You, as an IAVM member, are our most important asset. Without your commitment to the association and to the venue management industry, we wouldn’t be here. Because of your support, we are featuring member profiles in our I Am Venue Management series. If you are interested in participating in the I Am Venue Management series, please visit http://www.iavm.org/i-am-venue-management-share-your-story.
If I wasn’t doing this I’d: love to open up a farm-to-plate smoked meat barbecue restaurant or charcuterie bistro. Spending time working with craft beers and smoked meats seems like a cool way to pass the time. I just need to grow a beard. But I truly don’t think there is any other profession that operates at the same speed as the sports and entertainment world.
Most impressive person I’ve ever met: was Wayne Gretzky. Getting the opportunity to work at Rexall Place (Northlands Coliseum) and meet Wayne in the place where he built and solidified his legacy has been pretty special.
I unwind by: cooking, usually smoking some form of barbecue. On days off I tend to go to a local butcher, figure out what I want that day, go home and experiment with brisket, pork belly, depends what I feel like on the day.
On my desk right now is: the latest copy of Avenue (local Edmonton magazine) to see what Edmontonians are interested in and spending their money on, Sports Business Journal to continually keep a beat on what is happening in sports business, my Downtown Edmonton Community League membership card, and a pair of cufflinks made from original seats in Rexall Place.
My favorite IAVM program I ever attended was: definitely Venue Management School (VMS) at Oglebay. It’s such a unique setting to learn and interact not only with peers and up-and-coming managers within the industry but also some of the most accomplished venue managers. There’s a huge social component to VMS, which is appreciated by young leaders, such as myself. Speaking with individuals from all levels within the industry builds confidence and helps develop relationships. This is a great skill to bring back to work.
If I were on the other side of the seats, I’d be: an agent. I’ve always been attracted to what they do.
One trait an up-and-coming venue manager should have is: a “never say NO attitude.” Take this attitude to every decision you make. If the job seems too small, ensure yourself that it will benefit your career if you’re the person willing to roll up your sleeves and get it done. If the job seems too large or daunting, take on the challenge and learn the skills necessary to get the job completed. Make sure you understand the difference between a “never say NO” and a “Yes” attitude, because in this industry there are certainly times you won’t be able to say yes.
One up-and-coming venue star in the arena industry is: Tricia Bedard, the manager of guest experience at Rexall Place. In the past few years, Trish has engaged herself in the industry at an alarming rate. She has taken it upon herself to plan and execute trips to other North American venues to establish best practices and implement these here at Rexall Place. Tricia has become not just a trusted advisor within our leadership team at our venue and organization, but also to our tenants and touring guests that frequent our building.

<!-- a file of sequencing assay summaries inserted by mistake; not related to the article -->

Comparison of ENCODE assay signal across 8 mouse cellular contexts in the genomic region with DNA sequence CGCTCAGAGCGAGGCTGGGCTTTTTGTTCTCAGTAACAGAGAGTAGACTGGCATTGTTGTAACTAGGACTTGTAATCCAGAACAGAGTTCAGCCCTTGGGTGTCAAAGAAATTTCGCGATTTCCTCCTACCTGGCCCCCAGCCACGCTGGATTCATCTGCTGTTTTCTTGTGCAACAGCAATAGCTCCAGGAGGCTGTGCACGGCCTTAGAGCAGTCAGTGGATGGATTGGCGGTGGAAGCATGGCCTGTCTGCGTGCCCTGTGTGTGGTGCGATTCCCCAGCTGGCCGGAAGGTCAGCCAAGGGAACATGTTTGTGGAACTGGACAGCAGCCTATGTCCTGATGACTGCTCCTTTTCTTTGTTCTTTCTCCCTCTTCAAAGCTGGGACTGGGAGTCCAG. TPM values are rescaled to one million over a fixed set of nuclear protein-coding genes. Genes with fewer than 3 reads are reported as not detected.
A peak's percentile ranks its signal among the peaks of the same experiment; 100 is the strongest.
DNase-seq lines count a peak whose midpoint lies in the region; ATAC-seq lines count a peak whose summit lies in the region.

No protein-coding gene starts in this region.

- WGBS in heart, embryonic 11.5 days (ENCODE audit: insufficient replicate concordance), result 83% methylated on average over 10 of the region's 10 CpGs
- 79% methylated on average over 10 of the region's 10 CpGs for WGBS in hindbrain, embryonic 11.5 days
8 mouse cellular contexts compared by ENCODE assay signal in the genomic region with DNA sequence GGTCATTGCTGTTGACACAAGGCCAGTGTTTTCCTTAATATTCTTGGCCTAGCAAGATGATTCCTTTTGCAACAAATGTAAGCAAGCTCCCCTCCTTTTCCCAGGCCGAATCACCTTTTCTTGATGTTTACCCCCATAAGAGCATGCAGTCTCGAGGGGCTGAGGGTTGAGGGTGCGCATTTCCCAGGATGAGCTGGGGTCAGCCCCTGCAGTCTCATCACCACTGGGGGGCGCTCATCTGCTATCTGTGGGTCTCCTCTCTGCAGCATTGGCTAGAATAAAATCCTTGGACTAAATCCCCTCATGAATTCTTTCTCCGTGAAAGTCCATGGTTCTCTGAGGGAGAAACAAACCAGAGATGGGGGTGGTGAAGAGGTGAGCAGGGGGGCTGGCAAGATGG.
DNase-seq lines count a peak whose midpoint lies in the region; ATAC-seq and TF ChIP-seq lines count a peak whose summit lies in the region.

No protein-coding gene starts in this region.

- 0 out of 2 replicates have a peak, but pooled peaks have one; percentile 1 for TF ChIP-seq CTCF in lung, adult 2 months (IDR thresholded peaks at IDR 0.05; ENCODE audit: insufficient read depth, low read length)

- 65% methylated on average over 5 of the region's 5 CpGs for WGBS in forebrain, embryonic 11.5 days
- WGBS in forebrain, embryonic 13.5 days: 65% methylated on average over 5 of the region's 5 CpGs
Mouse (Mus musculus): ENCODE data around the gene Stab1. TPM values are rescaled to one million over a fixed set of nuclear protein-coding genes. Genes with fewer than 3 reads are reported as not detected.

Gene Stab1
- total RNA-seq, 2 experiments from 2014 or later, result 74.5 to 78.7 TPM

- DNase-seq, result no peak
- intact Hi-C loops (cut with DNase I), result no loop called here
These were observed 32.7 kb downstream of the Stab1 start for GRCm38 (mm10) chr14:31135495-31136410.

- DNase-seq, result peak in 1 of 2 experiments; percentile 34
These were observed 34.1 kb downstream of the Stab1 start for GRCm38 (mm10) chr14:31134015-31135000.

One of my goals for this year is to: completely reinvent the way our organization approaches sports and entertainment. We are entering a transition period where our long-term tenants, the Edmonton Oilers (42 years) and Edmonton Oil Kings (10 years), will be leaving our building. Through this, we will maintain our commitment to deliver new and diverse entertainment options to the people of Edmonton as they have come to expect from us.
How do you plan to help elevate the profession? I have been exceptionally lucky throughout my young career in the industry to have excellent leaders and mentors, both within my organization and throughout my IAVM network. I plan on helping up-and-coming venue managers map their careers for success in the industry.
Where do you see new growth opportunities in the profession? The use of predictive analytics is where I see the most growth for this profession. I would love to see this used on a large scale to see how different events are going to perform in venues. Everything from ticket sales, expected attendance, food and beverage per caps, merchandise to guest concerns can be tracked and analyzed quantitatively to help properly steer the business decisions of your venue.
How do you stay current with industry trends and developments? I would have to say that Twitter is probably my first resource to be in the know with industry trends. I’m on there a few times a day making sure I’m not missing anything that is going on in the industry. I follow a bunch of the agencies, leagues, teams, etc. Beyond the industry, I’m constantly researching what people in the local market are doing and what events are impacting their spending habits. I’m continually intrigued by how global events shape the local economy, throughout Alberta and especially in Edmonton.
Who are three people you’d invite to a dinner party and why? I would want to invite Arthur Fogel (CEO of Global Touring for Live Nation) for his insight into the world of live performance and touring entertainment, Elon Musk (CEO of Tesla and SpaceX) for his ingenuity and entrepreneurialism, and Mark Parker (CEO of Nike) because he runs the most powerful brand in the sports industry. I think there would be an enormous amount to learn with all that power in the room. Or, one hell of a sports and entertainment event would be planned.
Mike Warkentin is the venue manager at Rexall Place in Edmonton, Alberta.